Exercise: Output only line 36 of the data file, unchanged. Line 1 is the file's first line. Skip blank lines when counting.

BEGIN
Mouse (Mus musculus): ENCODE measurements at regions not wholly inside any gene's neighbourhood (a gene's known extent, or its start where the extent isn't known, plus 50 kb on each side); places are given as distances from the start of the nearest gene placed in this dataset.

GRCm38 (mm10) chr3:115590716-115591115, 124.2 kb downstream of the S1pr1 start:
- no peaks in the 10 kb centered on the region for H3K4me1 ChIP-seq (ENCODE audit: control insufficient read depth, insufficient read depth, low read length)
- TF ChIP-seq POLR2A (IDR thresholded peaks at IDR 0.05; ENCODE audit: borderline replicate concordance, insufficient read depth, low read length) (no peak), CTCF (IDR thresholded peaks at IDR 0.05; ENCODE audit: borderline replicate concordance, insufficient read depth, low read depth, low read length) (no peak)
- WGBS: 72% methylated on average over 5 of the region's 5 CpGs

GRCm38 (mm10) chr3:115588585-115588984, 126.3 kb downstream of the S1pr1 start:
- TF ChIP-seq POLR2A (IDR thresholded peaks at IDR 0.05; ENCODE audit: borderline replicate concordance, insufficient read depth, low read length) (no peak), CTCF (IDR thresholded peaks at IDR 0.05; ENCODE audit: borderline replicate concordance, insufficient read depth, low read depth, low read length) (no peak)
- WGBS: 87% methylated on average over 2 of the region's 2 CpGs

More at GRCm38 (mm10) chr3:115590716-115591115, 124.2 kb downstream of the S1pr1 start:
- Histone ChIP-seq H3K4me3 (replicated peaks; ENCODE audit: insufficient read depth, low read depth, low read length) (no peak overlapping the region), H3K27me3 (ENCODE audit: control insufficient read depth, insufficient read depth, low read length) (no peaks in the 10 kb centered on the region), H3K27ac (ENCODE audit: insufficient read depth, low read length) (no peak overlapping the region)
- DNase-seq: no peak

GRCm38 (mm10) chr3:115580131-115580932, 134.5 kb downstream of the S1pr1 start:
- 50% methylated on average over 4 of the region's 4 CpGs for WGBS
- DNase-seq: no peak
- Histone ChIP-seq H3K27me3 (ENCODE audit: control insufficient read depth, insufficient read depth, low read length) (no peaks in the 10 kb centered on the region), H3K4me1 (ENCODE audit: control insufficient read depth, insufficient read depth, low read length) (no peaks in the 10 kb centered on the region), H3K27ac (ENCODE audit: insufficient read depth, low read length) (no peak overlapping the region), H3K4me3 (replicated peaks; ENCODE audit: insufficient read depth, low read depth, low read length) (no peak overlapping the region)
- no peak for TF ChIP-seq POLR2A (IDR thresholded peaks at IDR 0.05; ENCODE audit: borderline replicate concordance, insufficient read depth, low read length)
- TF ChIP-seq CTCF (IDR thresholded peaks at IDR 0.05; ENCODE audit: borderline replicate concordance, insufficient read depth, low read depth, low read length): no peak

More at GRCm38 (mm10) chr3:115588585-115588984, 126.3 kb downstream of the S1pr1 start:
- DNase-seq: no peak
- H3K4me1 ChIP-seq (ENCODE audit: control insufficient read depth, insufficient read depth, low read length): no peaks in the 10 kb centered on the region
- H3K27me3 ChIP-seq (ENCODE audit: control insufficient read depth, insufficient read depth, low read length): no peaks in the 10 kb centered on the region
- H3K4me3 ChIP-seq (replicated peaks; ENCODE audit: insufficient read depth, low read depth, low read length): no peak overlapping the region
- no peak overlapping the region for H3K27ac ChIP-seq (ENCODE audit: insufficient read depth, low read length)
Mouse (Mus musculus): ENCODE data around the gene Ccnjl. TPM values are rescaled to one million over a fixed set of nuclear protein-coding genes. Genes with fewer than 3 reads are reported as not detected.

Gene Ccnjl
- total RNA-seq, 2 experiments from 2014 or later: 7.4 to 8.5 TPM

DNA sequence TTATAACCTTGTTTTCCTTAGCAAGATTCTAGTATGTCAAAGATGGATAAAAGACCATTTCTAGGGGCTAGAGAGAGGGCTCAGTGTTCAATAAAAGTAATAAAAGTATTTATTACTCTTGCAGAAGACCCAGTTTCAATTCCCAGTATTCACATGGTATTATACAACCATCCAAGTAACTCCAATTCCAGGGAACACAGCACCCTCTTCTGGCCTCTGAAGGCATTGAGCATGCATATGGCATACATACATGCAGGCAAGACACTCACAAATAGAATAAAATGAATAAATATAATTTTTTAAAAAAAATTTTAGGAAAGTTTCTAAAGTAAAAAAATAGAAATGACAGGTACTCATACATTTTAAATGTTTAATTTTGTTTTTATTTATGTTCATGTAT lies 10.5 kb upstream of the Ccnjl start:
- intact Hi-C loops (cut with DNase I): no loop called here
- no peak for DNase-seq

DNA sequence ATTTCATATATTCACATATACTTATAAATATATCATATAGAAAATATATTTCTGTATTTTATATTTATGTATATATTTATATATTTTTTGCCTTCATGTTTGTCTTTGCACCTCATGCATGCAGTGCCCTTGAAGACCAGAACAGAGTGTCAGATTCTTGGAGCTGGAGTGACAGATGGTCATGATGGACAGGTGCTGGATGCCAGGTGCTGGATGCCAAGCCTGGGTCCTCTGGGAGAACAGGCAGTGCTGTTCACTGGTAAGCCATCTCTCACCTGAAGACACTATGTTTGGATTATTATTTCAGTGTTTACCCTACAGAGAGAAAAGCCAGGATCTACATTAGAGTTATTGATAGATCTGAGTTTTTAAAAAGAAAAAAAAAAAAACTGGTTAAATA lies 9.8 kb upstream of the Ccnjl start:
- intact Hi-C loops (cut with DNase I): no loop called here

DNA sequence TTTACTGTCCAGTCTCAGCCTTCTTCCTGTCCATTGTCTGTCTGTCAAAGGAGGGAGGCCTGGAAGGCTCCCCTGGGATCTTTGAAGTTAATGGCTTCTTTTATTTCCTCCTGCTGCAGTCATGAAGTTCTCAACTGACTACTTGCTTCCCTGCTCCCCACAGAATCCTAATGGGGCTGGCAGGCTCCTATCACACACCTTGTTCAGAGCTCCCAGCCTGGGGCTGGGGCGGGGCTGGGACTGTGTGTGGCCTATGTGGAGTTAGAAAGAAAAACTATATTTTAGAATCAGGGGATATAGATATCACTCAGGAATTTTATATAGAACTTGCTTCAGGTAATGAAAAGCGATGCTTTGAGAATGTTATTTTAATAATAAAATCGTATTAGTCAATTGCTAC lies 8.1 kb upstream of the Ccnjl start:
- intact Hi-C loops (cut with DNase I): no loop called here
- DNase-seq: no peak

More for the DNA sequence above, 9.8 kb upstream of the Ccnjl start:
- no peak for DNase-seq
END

- no peak for DNase-seq